To analyse the keyword data of a domain more precisely, SISTRIX offers you a number of predefined filters as well as the possibility of creating individual filters according to your needs.
In this tutorial, you will find out which keyword data is available in SISTRIX and how you can filter it quickly and easily for your particular use case.
To do this, first enter a domain (or a host, directory etc.) into the SISTRIX search bar.
In the navigation on the left side, you will find the menu item “Keywords”. There you will find a table with all keywords for which the specified domain achieves rankings.
You can find general information on keyword research in our tutorial “Keyword Research Made Easy“.
Above the table, you will find a navigation bar with different options.
With a click on the Options button, you can adjust different settings that will then affect the entire keyword page:
- Select date: Select a specific date. Here, you can also switch between the daily and extended data. Once you have chosen a specific date, we will show you all the keywords for which the analysed domain ranked on that day. This is imperative for a solid controlling mechanism of your campaigns.
- Filter: Set different settings for the table and save filters, or load previously saved filters to use the same filters for any domain.
Here, you can also activate the Expert Filter to connect the available filters with the boolean operators AND and OR in order to map extensive analysis situations. By default (with the Expert Filter deactivated), filters of the same type are connected with AND, and filters of different types are connected by OR.
- Data Source: Choose between the mobile or desktop data. We show the mobile data by default, as that is where most searches are done nowadays. However, the desktop data is only a click away. In addition to the mobile/desktop toggle, you can also display the data from the Optimizer and the Google Search Console as the source – provided that a keyword monitoring was created for the domain in the Optimizer and the Search Console for this domain was connected to the Toolbox.
In the keyword table, you will find all keywords for which we have found one or more rankings of the analysed domain. It can be interesting to approach the data in an exploratory way, but the greatest added value comes from pursuing a specific question with the help of filters.
The keyword table has a default view in which we have pre-selected the columns to be displayed. You can also freely customise this view to fit your needs.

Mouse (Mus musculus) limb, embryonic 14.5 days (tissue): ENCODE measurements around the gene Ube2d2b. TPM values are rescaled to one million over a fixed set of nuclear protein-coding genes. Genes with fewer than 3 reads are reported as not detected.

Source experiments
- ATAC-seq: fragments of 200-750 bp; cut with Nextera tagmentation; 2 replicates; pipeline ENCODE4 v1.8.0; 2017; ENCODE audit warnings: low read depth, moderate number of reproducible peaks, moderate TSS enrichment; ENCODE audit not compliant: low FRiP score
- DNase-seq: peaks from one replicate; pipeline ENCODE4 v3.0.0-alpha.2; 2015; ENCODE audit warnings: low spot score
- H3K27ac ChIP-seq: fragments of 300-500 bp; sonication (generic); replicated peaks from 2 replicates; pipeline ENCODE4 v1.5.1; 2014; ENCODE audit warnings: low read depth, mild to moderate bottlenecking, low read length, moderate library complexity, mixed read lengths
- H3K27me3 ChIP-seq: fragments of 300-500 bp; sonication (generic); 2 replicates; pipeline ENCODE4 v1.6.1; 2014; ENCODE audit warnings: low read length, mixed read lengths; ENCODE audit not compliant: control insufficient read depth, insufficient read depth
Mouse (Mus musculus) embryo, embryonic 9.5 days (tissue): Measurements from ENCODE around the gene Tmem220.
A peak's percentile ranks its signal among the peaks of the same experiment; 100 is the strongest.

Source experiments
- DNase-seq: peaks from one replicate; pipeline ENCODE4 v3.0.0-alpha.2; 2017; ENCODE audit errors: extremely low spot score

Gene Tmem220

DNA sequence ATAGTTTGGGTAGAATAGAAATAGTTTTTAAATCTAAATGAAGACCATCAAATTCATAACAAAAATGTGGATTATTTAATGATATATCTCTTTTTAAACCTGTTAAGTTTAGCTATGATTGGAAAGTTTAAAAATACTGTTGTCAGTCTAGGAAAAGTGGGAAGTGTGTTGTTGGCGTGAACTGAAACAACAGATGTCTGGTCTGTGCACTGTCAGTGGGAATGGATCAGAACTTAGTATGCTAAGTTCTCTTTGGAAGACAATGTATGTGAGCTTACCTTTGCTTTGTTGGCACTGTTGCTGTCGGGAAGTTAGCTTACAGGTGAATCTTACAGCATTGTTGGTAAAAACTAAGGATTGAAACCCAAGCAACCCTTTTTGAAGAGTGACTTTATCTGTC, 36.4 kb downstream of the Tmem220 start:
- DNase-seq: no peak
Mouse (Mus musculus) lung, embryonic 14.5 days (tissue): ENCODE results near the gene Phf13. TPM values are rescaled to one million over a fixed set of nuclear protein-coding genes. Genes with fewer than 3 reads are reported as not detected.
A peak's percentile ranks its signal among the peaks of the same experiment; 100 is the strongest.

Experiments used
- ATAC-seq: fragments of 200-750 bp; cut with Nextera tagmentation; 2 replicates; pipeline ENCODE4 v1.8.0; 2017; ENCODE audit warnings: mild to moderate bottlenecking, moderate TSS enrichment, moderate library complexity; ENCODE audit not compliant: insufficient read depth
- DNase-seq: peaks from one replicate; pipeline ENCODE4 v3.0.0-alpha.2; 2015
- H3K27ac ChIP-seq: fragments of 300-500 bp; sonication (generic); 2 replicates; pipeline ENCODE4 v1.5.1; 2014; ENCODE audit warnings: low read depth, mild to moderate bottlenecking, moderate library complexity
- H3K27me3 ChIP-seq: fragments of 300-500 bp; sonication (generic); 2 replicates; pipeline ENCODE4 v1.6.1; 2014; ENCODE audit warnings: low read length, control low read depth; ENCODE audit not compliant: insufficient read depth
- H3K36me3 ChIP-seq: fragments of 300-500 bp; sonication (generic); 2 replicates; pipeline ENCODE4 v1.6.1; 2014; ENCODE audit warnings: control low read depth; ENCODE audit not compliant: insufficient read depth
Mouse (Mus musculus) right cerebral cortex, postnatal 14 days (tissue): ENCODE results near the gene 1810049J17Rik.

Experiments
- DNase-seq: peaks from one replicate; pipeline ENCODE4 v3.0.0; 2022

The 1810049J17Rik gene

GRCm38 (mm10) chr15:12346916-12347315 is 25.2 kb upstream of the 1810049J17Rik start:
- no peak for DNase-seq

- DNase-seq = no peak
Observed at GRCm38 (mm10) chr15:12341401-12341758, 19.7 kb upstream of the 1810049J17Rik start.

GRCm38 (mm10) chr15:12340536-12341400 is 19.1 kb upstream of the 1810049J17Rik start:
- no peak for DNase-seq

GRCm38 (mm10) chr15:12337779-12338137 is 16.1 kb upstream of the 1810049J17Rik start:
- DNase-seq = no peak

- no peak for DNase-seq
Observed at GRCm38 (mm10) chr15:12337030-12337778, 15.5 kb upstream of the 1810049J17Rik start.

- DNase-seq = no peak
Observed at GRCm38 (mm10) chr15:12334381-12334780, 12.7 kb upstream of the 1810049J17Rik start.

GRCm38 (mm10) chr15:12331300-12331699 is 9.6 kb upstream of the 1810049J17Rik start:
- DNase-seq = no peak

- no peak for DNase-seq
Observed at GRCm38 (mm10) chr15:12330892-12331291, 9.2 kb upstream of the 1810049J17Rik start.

All data in the table refers to the respective country you have selected. By default, the table is sorted by the number of clicks. Click on another column heading to change the sorting.
In the first column, you see the keyword that we queried on Google. If you click on a keyword, you will be taken directly to the corresponding keyword overview. There, you can analyse the keyword in detail.
If you click on the button to the right of the keyword SERP features and result features are displayed for this keyword . The small number in the button already shows you how many features there are in total., you can see which
In the next column, you can see the (organic) search result position of the entered domain on the SERP for the respective keyword. There you will also find (if available) the change in position compared to the last update. The update frequency depends on the specific keyword.
To see when the keyword details were last updated, click on the eye symbol (second to last symbol) in the table and scroll down to “Details”. There you will find the date and time of the last update, as well as the update frequency (daily or monthly).
The column to the right shows the number of clicks the domain generates with this keyword. This is because, depending on the search intent and thus the SERP layout, which organic result searchers click on differs. The number of clicks is an estimated monthly average.
The number of monthly search queries, i.e., the search volume of a keyword in Google, is shown in the column to the right of that.
In the column next to the search volume, you can see how strong the competition is for this particular keyword. 0 means a low level of competition in the organic Google index, and 100 means very strong competition.
You can find the respective search intent in the next column. Since there is rarely only one intent behind a search for a keyword on Google, you can look at the respective distribution of search intents in more detail.
Move the mouse over the intent “Web” for the keyword “youtube#”, for example, and you will see the corresponding distribution.
By default, you will also see the Cost Per Click (CPC) in the following column, not shown in the image above. This refers to the price that advertisers have to pay to buy a click. In SISTRIX, this value corresponds to the click price for Google Ads.
In the last column, you will find the URL of the domain that ranks for this keyword in the indicated position. You can also simply click on the URL to analyse it in more detail.
A click on the small symbol with the box and the arrow in front of the URL will open the address directly in a new browser tab (you will then leave SISTRIX).
Sometimes there is an additional symbol in front of the URL. This gives you a hint about the result feature of this search result. The camera symbol, for example, stands for an image next to the search result, a question mark for the FAQ extension:
Click on one of these symbols to filter directly for this result feature.
The three buttons in each row:
In each row, you will also find three buttons:
- Checkbox: At the beginning of each row, you will find a checkbox. Use this to select the keywords that are relevant to you and add them to lists, for example.
- Eye: With this button, you can get an overview of the respective keyword directly in the table and view the last crawled SERP. In addition, you can find information here about when we last updated the keyword.
- Chart: The last button in the row leads you to the keyword history. Take a look at how the ranking of your domain for this keyword developed historically. This is especially helpful when analysing strong fluctuations in the Visibility Index.
Select Columns Individually
To do this, click on the cogwheel at the top right of the tableand select “Select Columns” .
This way, you can determine which data you wish to see in the table and select the columns that are important for your analysis or exports. You can still filter for values whose columns you have hidden.